Channel Characteristics
The characteristics of wire channels are determined by the elements of the channels such as vias, traces and connectors, and environment in which the channels reside such as boards and neighboring devices [14-16]. The limited bandwidth of wire channels due to the resistive and dielectric loss of the channels at high frequencies gives rise to frequencydependent attenuation of data symbols traveling along the channels. Impedance discontinuities of channels, typically occurring at vias, connectors, and packages, cause reflection. Crosstalk at both the near and far-end of channels arising from capacitive and inductive coupling between the channels and neighboring devices also undermines signal integrity. All contributes to ISI that reduces the opening of data eyes and yields a poor Bit Error Rate (BER). The frequency response of a wire channel typically consists of a smooth roll-off section at low frequencies and deepening toughs from capacitive impedance discontinuities and crests from inductive impedance mismatches at high frequencies. As a result, at the receiver end, data symbols typically consist of pre-cursors, a main cursor, and post-cursors. For severely lossy channels, the number of post-cursors is significantly larger as compared with that of the precursors. For reflective channels with strong impedance discontinuities located far away from the transmitters, large post-cursors exist both near and far away from the main cursor with a large number of insignificant small post-cursors in between. The characteristics and behavior of these channels differ fundamentally from those with only high dispersion thereby requiring different compensation schemes in channel equalization.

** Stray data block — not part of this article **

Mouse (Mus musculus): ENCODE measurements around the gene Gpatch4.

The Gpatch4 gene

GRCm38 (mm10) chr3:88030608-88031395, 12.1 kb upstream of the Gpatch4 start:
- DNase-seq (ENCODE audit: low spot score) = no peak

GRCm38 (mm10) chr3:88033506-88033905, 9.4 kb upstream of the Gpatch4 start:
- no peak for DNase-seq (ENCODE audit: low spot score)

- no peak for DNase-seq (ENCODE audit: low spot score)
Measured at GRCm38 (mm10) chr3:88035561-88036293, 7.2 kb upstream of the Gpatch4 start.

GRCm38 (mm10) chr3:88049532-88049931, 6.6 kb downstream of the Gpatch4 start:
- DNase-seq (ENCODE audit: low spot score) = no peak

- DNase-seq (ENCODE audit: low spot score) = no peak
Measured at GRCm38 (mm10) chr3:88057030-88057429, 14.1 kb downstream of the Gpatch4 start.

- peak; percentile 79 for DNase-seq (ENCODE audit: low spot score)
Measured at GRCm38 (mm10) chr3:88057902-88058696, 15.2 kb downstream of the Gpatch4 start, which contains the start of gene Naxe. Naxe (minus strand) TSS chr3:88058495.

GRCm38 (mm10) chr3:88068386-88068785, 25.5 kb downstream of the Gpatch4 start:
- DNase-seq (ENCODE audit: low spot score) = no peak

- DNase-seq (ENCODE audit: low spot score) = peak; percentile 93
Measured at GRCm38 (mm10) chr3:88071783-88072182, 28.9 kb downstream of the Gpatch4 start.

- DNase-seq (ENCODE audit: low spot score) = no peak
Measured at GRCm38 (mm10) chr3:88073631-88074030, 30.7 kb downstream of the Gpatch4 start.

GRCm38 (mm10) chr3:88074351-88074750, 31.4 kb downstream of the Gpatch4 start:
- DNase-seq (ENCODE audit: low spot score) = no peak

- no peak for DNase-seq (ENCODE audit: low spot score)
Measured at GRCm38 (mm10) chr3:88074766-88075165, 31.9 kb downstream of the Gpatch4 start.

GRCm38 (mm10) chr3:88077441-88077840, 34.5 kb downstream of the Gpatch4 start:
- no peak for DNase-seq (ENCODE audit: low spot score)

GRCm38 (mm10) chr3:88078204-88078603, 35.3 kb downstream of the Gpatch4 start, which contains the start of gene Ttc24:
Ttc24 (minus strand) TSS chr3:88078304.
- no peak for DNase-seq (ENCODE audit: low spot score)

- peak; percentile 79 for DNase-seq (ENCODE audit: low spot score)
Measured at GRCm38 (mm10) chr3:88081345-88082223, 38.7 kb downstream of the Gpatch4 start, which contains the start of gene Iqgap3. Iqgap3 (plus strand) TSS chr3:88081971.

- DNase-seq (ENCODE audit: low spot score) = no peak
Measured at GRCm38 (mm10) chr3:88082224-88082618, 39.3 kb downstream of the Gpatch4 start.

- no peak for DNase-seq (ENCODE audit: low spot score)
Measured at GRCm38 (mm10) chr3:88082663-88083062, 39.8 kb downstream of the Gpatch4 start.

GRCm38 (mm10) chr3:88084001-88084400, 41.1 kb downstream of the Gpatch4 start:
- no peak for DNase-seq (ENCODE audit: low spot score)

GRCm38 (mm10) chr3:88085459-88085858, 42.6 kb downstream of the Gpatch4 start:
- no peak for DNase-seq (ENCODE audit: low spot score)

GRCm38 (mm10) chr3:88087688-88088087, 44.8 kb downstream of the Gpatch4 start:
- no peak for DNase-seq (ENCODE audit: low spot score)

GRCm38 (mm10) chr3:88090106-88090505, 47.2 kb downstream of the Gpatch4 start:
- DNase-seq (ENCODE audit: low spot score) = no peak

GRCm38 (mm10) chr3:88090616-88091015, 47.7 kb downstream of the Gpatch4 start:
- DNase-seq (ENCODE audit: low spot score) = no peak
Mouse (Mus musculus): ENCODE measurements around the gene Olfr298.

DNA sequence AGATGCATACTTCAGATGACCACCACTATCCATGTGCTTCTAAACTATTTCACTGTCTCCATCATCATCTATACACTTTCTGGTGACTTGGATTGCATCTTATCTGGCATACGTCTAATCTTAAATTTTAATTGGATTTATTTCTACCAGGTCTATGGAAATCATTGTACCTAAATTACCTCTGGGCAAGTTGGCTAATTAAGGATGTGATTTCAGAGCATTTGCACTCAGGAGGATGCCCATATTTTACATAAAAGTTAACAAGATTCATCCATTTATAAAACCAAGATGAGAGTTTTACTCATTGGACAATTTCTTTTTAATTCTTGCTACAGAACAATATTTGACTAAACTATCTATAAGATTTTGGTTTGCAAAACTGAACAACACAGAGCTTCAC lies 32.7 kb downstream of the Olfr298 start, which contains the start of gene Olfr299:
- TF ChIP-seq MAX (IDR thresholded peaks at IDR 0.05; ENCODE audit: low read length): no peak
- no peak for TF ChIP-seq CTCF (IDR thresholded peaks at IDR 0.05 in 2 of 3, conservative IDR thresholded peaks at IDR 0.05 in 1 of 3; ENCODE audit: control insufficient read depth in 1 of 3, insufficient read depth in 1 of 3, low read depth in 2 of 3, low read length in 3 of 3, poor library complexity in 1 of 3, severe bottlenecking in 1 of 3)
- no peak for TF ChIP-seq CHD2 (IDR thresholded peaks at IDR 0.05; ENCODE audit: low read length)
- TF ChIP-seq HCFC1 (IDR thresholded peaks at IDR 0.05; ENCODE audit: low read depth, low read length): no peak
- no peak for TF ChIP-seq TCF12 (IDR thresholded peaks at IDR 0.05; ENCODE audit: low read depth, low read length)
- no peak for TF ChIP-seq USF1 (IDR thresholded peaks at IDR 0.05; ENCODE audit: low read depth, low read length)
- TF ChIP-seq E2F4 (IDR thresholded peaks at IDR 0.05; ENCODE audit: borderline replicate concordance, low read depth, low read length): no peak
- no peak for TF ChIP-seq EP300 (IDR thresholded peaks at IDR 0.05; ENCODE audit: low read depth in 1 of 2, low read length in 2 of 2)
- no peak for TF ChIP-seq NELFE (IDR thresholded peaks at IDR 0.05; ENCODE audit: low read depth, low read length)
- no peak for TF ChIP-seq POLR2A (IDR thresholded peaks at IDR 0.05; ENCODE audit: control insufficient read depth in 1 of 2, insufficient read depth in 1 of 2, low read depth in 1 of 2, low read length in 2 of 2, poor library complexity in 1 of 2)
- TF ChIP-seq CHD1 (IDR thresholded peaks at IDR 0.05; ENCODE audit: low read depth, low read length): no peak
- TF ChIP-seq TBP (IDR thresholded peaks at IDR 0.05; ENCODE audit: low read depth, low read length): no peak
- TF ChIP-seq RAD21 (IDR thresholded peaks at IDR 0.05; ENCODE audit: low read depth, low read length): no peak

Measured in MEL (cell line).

Modulation Schemes
Although a large number of modulation schemes exist for wireless communications, only a handful modulation schemes have been successfully deployed for multi-Gbps data communications over wire channels to combat channel imperfections. Perhaps the most widely used modulation scheme in backplane applications is Pulse Amplitude Modulation (PAM) with 2PAM the most power and silicon efficient. Although 2PAM enjoys the largest noise margins subsequently the best BER, it suffers from the drawback of poor spectral efficiency. As compared with 2PAM, 4PAM trades voltage spacing for spectral efficiency. Both transmitters and receivers of 4PAM data links are considerably more complex as compared with those of 2PAM data links, mainly due to the need for a Digital-to-Analog Converter (DAC) at the transmitters, an Analog-to-Digital Converter (ADC) at the receiver, and complex clock recovery schemes [17-24]. High-order PAM was also used for wireline communications to improve spectral efficiency. For example, Foley and Flynn demonstrated a 1.3 Gb/s serial link in 0.5 m CMOS using 8PAM [25]. Song, et al. [26] proposed a 10 Gb/s transceiver with dual-mode 10PAM. The main difficulties encountered in deploying high-order PAM include reduced noise margins subsequently a poor BER, the need for high-speed power-greedy ADCs, and complex clock recovery circuitry.